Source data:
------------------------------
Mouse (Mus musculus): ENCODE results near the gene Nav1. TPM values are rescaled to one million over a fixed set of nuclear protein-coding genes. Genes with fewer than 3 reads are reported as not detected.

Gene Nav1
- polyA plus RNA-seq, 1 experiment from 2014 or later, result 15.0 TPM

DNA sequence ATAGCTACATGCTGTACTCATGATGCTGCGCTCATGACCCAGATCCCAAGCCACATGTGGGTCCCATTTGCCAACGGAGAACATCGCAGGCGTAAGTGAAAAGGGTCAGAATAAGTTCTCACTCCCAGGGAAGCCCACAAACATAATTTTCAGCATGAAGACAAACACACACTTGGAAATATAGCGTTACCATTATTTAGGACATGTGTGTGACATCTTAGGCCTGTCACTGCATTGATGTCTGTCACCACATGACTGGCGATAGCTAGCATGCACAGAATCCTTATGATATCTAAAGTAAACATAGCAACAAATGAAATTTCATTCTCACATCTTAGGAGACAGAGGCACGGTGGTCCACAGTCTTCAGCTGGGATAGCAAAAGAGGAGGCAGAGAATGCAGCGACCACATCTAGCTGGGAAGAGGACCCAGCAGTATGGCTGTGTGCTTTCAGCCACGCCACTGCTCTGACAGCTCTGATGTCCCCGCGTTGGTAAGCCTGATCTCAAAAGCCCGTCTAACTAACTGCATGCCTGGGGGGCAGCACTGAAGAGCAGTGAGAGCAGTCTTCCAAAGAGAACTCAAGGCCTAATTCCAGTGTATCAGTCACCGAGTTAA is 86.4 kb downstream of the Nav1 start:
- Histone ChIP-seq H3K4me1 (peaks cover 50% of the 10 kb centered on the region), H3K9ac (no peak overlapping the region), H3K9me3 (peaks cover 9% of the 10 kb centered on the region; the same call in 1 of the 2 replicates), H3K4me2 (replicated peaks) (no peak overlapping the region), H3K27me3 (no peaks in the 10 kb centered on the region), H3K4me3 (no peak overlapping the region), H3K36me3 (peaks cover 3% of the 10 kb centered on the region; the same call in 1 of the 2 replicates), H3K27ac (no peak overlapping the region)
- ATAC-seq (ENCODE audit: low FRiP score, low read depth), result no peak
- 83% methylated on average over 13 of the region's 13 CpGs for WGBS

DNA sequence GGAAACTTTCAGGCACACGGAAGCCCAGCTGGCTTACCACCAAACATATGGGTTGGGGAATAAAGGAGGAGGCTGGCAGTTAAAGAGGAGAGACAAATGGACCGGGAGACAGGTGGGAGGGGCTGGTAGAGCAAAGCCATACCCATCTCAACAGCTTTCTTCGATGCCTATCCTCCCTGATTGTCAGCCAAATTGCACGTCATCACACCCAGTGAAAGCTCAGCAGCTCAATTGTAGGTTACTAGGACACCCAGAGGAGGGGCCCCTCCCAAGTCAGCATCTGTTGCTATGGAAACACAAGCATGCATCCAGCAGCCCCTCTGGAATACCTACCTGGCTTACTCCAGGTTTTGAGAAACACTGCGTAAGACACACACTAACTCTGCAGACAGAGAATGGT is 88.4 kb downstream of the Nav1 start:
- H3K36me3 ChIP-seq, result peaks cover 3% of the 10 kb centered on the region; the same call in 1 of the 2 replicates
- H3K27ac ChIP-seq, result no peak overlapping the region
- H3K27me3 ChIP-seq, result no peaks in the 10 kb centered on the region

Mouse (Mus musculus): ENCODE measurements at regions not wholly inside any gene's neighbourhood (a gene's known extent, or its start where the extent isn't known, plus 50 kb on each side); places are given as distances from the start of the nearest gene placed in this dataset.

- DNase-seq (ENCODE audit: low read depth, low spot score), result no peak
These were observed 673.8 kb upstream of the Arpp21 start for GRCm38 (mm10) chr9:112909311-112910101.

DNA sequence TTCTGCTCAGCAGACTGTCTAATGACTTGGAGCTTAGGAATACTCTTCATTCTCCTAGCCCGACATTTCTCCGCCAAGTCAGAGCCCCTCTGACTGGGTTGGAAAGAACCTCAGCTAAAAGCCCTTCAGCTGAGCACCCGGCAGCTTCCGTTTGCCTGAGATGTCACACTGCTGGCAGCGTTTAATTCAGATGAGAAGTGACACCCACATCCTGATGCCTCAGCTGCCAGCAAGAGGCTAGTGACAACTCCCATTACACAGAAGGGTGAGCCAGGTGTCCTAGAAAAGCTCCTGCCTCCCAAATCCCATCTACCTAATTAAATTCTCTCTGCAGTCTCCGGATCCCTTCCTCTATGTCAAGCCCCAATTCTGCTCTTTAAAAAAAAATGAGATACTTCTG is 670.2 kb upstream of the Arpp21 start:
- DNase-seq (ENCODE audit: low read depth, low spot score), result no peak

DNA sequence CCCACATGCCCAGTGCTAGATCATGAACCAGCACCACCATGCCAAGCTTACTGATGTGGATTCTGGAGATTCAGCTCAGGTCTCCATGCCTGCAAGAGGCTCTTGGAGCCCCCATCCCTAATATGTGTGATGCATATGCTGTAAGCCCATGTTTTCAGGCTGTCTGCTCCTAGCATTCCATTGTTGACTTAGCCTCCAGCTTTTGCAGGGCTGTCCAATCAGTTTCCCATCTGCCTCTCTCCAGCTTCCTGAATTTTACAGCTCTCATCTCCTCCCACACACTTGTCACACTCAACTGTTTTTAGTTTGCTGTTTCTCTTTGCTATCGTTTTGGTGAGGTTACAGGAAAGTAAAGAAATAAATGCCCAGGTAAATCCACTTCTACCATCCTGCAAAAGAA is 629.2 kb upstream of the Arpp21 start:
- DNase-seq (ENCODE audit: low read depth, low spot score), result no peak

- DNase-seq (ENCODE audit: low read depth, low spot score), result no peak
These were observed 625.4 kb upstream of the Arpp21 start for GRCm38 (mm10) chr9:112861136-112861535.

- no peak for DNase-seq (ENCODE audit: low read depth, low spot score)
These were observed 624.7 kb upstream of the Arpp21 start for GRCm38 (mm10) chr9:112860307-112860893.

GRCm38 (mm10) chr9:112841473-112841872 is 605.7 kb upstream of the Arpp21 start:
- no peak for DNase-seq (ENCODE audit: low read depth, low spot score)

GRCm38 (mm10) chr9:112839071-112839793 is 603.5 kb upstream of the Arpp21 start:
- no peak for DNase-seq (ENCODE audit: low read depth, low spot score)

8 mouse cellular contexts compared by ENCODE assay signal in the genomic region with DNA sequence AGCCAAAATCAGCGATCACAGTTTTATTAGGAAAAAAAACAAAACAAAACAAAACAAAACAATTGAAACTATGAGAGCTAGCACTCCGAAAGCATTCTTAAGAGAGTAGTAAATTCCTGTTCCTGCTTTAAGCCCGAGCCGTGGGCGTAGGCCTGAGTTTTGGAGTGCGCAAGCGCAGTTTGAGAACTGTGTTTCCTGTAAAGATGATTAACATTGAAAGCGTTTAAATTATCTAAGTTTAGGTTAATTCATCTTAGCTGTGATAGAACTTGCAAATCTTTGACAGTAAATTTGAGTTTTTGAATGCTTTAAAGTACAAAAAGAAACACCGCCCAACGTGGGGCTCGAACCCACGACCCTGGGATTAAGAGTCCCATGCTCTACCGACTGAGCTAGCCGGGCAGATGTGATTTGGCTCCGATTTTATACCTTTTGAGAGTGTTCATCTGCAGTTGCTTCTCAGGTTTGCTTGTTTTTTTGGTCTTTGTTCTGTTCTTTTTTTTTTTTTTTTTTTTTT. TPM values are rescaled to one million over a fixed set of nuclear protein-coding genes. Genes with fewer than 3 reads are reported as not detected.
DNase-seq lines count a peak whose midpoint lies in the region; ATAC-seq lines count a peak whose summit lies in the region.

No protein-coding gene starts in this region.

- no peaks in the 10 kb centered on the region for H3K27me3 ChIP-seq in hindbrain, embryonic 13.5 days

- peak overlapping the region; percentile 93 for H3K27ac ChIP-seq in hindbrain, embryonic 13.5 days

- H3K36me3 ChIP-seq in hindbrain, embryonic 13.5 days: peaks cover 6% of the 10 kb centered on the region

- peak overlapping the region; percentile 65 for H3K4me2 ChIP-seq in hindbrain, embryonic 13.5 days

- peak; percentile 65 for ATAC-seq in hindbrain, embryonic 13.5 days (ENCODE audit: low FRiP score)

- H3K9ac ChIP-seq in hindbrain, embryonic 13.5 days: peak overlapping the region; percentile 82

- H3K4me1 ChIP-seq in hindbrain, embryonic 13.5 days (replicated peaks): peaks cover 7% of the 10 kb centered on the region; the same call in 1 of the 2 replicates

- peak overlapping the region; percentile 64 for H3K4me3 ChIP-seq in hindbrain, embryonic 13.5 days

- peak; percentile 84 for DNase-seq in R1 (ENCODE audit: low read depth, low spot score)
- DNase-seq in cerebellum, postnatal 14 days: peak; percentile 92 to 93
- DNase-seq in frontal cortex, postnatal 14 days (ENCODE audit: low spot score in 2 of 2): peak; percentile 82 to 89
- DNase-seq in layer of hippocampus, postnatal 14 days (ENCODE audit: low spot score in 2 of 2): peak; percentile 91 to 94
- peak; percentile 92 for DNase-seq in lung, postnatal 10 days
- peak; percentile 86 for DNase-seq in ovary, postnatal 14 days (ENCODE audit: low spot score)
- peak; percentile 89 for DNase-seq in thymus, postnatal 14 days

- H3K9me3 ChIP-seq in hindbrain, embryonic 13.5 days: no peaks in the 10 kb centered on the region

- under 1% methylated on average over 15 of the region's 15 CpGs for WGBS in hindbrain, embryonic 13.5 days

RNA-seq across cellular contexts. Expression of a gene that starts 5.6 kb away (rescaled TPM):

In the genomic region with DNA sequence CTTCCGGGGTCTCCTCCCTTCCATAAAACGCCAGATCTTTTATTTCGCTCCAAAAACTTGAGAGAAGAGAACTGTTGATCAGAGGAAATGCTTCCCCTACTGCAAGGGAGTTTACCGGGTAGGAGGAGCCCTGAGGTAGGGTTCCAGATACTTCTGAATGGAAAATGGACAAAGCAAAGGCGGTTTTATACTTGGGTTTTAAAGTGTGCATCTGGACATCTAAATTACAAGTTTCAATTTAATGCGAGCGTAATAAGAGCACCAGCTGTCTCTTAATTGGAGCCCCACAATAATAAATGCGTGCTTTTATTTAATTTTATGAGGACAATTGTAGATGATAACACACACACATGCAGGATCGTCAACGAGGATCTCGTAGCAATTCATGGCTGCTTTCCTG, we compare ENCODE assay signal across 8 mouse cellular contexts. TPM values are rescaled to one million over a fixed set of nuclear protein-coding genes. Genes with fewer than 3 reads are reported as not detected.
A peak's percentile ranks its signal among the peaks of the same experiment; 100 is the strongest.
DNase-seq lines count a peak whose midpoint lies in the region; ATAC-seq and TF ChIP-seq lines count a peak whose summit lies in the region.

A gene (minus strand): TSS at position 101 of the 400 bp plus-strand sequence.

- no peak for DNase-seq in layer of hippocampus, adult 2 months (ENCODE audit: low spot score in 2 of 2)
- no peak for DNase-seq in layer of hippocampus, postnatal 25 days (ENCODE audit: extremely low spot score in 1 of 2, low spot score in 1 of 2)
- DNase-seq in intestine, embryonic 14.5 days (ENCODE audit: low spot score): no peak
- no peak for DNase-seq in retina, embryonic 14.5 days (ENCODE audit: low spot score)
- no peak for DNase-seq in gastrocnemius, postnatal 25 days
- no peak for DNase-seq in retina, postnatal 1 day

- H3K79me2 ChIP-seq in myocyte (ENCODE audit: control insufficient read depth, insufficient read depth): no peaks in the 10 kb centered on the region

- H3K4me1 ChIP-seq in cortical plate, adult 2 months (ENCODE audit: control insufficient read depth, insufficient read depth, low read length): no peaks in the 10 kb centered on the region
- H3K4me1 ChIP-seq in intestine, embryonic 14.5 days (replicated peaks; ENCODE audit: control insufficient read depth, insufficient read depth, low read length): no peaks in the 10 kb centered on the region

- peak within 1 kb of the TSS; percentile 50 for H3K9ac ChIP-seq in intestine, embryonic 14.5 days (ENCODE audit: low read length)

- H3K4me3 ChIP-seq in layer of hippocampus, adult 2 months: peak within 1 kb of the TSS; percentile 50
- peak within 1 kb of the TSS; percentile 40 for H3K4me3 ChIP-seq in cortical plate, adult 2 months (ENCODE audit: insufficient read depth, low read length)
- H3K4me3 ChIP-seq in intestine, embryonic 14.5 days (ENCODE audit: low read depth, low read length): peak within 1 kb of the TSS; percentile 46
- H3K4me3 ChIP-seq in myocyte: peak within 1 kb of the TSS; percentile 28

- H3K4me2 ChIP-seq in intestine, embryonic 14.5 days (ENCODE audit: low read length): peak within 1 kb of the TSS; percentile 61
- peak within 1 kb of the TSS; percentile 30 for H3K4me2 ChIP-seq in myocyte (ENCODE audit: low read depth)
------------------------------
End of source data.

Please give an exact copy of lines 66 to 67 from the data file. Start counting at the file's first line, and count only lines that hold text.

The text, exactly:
- H3K4me2 ChIP-seq in intestine, embryonic 14.5 days (ENCODE audit: low read length): peak within 1 kb of the TSS; percentile 61
- peak within 1 kb of the TSS; percentile 30 for H3K4me2 ChIP-seq in myocyte (ENCODE audit: low read depth)